Wall Street barreled higher Tuesday, with the Dow Jones industrials surging further into record territory after a Federal Reserve official indicated the Fed would maintain its policy of stable interest rates.
Investors who were heartened by an earlier report of slowing producer prices began buying in earnest after Federal Reserve Bank of St. Louis President William Poole described the Fed’s interest rate policy as “about right.”
Poole, who is acting as a voting member on the Fed’s policymaking Open Market Committee, had reassuring words for a market that has been counting on a steady rate policy for the near future.
Earlier, the Labor Department said inflation at the wholesale level as measured by the producer price index dropped by 1.6% last month, after a 1.3% slide in September.
Plunging energy prices were behind the declines, which gave Wall Street some relief from concerns that rising inflation might prompt the Fed to raise rates after three straight meetings where they were left unchanged.
“With the PPI down and with the Fed cautiously optimistic about the economy, not signaling any rate hikes, it confirmed what the market was hoping to hear,” said Jay Suskind, head trader at Ryan Beck & Co.
The Dow rose 86.13 points, or 0.7%, to close at 12,218.01, above the previous record close of 12,176.54 reached last Wednesday.
The blue chips also reached a new trading high of 12,228.01.
Broader stock indicators also closed sharply higher. The Standard & Poor’s 500 index rose 8.8 points, or 0.6%, to 1,393.22. It hit a trading high of 1,394.49; this was the first time the S&P; 500 surpassed 1,394 since November 2000.
The Nasdaq composite index rose 24.28 points, or 1%, to 2,430.66, a five-year high. Intel’s early rollout of its new quad-core processors helped boost the technology sector Tuesday. Intel, the world’s largest computer chip maker, rose 88 cents, or 4.2%, to $21.88.
Bond yields slipped on the inflation news, with the yield on the benchmark 10-year Treasury note falling to 4.57%, from 4.61% on Monday. The dollar was mixed against other major currencies, and gold prices slipped.
Crude oil futures fell 30 cents to settle at $58.28 a barrel on the New York Mercantile Exchange.
Before Poole’s comments, investors sifted through economic reports, which included a second straight monthly drop in retail sales during October.
The 0.2% decline reported by the Commerce Department reflected the 25% drop in crude oil prices since mid-July rather than a weakness in consumer spending. The drop in sales was also smaller than expected.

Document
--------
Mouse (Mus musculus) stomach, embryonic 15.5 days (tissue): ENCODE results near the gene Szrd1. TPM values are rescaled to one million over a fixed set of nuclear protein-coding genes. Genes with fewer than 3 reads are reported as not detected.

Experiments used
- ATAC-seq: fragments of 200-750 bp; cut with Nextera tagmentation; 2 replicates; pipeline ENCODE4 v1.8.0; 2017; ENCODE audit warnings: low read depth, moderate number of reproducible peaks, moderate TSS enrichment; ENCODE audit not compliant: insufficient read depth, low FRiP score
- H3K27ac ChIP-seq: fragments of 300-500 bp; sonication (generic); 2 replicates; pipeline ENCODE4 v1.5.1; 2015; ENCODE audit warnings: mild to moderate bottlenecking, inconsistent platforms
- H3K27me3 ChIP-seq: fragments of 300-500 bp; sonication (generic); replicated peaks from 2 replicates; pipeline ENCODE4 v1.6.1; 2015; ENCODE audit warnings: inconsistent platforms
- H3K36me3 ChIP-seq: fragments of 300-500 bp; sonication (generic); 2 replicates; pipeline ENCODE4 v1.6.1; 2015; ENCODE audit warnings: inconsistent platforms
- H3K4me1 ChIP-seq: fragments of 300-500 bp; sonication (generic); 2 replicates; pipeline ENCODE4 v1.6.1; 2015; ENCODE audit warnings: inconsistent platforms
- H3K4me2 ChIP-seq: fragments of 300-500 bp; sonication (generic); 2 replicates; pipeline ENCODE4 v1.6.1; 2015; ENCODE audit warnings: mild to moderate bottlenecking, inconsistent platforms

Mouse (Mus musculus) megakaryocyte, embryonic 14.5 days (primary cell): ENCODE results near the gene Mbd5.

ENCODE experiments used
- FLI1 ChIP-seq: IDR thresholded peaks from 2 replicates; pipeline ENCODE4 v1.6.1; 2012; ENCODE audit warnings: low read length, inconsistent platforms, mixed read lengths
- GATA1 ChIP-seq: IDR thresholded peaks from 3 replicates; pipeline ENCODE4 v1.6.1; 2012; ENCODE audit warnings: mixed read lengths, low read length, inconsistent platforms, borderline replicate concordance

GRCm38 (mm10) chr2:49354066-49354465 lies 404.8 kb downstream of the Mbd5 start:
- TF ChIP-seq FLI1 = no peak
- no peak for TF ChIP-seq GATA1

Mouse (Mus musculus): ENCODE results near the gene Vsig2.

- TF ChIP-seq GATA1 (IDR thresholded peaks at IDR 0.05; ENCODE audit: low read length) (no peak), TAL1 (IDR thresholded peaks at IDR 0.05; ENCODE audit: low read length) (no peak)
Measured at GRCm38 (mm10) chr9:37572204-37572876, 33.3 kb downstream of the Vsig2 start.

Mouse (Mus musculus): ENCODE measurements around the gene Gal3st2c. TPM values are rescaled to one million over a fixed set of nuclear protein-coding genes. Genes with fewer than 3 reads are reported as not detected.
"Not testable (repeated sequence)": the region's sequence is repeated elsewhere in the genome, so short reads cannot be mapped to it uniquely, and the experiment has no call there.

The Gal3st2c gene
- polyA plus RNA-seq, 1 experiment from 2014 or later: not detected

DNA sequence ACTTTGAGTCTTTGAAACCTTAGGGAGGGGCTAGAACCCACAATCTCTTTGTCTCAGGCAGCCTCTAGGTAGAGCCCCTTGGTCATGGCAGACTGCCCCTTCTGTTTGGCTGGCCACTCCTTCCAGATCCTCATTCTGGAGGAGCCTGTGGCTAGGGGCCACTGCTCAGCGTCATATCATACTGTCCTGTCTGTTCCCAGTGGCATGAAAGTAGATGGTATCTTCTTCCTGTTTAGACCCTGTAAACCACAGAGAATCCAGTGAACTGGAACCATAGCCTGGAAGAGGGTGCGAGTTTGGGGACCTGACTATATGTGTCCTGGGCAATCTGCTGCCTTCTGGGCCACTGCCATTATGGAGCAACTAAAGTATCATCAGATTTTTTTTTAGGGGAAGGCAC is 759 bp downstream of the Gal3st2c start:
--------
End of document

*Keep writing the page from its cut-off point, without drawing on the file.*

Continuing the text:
The market was initially unnerved by a disappointing earnings report from Home Depot, which raised concerns about the toll that slowing home sales is taking on other industries. Home Depot posted a 3.1% third-quarter profit drop on a sharp decline in same-store sales, those from stores open at least a year.
But stocks later turned higher, and Home Depot shares rebounded $1.56, or 4.3%, to close at $37.96.
“There’s a sense that the housing market has bottomed,” Suskind said.
In other market highlights:
* Shares of home builders rallied after one of the biggest builders, D.R. Horton, reported better-than-expected quarterly earnings. Profit was down 51% from a year earlier, but analysts had expected worse. The company’s shares soared $2.12 to $24.50, although they’re still down 31% this year.
Among other builders, KB Home jumped $2.78 to $47.56, Ryland surged $3.16 to $47.57 and Pulte was up $1.46 to $30.35.
* Google jumped $8.27 to $489.30, a record closing high, amid a broad rally in tech issues. The Internet search engine firm now is valued at $150 billion.
Also in the Internet sector, Amazon.com gained $1.52 to $41.51, and ValueClick rallied $1.03 to $22.53.
* In the tech sector, which has led the market in recent days, IBM jumped $1.22 to $93.29, Broadcom added $1.77 to $34.05 and Adobe Systems rose 42 cents to $40.51.
* On the downside, rail giant Norfolk Southern sank $2.78 to $49.90 after the company said sales might slow this quarter, citing “weakness in demand” for shipping in some industry sectors, such as autos.
* Wal-Mart Stores rose $1.34, or 2.9%, to $47.66, after reporting third-quarter earnings went up 11.5% despite weak growth in U.S. sales. The world’s largest discount retailer promised its most aggressive holiday discounts to boost year-end business.
Rival discounter Target rose $1.40, or 2.4%, to $59.16 after it beat analysts’ projections with an 11% rise in sales.
Dillard’s surged $6.38 to $35.59. Its 22% rise was the most in at least 26 years. The department store chain that operates mostly in the southern U.S. posted an unexpected third-quarter profit that beat analysts’ estimates.